Rural healht page graphic
Rural healht page graphic
One of Waikato District Health Board’s priorities is planning for clinical sustainability in rural health services and exploring opportunities to get the rural health workforce better joined up.

The 21,220 square kilometre district covered by Waikato DHB includes extensive rural areas, rural communities and small towns. In fact 60 per cent of Waikato’s population lives outside the main city of Hamilton.

Providing health services for people living in rural areas comes with its own set of issues:

  • It takes longer and costs more for people to travel to hospitals and other health services.
  • Attracting and retaining doctors and other health staff can be more difficult.
  • Health services can often be fragmented and provided by a number of different secondary and primary organisations who may not be linked up locally or regionally.
  • People in some rural areas can be poorer and more likely to face some health issues.

Examples of approaches to rural health integration

For many years Waikato DHB has worked with local communities and other health organisations to find models of rural health care that are sustainable and provide rural communities with access to health services.

As the funder of services, and as a provider of hospital and health services in all communities across the district, Waikato DHB has a key role to play in making rural health services sustainable and integrated.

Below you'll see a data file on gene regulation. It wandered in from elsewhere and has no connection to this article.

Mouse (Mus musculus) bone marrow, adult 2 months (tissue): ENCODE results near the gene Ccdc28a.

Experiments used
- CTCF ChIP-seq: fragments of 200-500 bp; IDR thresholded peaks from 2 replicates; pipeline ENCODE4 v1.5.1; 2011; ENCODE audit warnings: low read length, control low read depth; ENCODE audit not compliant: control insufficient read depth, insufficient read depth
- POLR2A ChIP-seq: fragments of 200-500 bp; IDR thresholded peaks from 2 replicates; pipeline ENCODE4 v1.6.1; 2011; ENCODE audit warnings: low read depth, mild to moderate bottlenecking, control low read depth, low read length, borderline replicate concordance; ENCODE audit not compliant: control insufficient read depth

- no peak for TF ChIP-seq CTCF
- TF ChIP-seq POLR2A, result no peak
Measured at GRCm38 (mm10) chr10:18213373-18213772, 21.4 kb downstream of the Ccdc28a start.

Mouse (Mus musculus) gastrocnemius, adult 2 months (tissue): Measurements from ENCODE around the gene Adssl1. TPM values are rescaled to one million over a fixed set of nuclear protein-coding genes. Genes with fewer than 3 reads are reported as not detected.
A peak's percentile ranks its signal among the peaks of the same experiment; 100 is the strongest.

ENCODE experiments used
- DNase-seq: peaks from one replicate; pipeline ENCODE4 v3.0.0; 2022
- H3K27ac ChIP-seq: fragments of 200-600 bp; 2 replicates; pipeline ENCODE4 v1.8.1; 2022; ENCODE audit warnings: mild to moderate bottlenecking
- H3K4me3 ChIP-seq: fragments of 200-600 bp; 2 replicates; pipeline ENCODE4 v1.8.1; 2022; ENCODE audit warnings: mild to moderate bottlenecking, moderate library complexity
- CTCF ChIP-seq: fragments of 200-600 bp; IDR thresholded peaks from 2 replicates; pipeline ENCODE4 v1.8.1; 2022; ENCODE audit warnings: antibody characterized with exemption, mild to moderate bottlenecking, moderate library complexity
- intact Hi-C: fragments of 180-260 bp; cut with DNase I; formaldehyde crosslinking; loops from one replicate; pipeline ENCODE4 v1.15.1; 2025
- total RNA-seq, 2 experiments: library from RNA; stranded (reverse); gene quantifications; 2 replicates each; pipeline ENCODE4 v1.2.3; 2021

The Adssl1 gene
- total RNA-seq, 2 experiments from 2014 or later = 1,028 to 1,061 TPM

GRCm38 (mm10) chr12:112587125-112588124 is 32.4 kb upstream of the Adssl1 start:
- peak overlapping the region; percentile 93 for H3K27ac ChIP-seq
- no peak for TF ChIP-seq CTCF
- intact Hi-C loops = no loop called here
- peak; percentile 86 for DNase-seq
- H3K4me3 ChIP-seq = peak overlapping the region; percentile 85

Different communities are taking different approaches, but the common goal is modern, integrated health service delivery for rural people.

  • South Waikato Health Centre

    Co-location of a number of primary health providers in two totally refurbished ward areas at Tokoroa Hospital, creating a foundation for further integration in future.

    More information on this project

  • Taumarunui integrated health care model

    Primary and secondary health providers working together to develop agreed principles of collaboration and pathways of care in the north Ruapehu district.

    More information on this project 

  • North King Country health workforce development

    In the Northern King Country/Te Kuiti area, health providers from secondary, primary and voluntary organisations have been working together for many years to recruit and retain health professionals.

    More information about this project

There is a strong focus on connecting up secondary (hospital based) and primary (community based) services, wherever they are, so that

  • patients have a more continuous path through the health care system
  • there is less duplication of health sector resources
  • there is a focus on prevention and early intervention, rather than waiting until a health condition is in a serious stage.

The DHB’s process of community health forums provides regular opportunities for communities to know about plans and to raise issues.

Developments in technology are providing opportunities to link rural facilities and rural health professionals with their colleagues in secondary and tertiary hospitals.

Share Subscribe

Last modified: